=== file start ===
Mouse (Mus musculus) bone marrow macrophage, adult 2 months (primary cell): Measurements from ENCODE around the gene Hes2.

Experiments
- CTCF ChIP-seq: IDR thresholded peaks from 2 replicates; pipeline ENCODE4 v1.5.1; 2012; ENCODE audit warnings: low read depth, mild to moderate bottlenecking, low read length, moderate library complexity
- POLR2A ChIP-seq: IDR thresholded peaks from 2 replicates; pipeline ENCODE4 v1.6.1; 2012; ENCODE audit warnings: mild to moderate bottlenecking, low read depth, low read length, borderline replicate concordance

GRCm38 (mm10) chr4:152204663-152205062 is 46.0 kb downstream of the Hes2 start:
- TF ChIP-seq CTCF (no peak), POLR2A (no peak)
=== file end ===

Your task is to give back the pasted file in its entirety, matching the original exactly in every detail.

Mouse (Mus musculus) bone marrow macrophage, adult 2 months (primary cell): Measurements from ENCODE around the gene Hes2.

Experiments
- CTCF ChIP-seq: IDR thresholded peaks from 2 replicates; pipeline ENCODE4 v1.5.1; 2012; ENCODE audit warnings: low read depth, mild to moderate bottlenecking, low read length, moderate library complexity
- POLR2A ChIP-seq: IDR thresholded peaks from 2 replicates; pipeline ENCODE4 v1.6.1; 2012; ENCODE audit warnings: mild to moderate bottlenecking, low read depth, low read length, borderline replicate concordance

GRCm38 (mm10) chr4:152204663-152205062 is 46.0 kb downstream of the Hes2 start:
- TF ChIP-seq CTCF (no peak), POLR2A (no peak)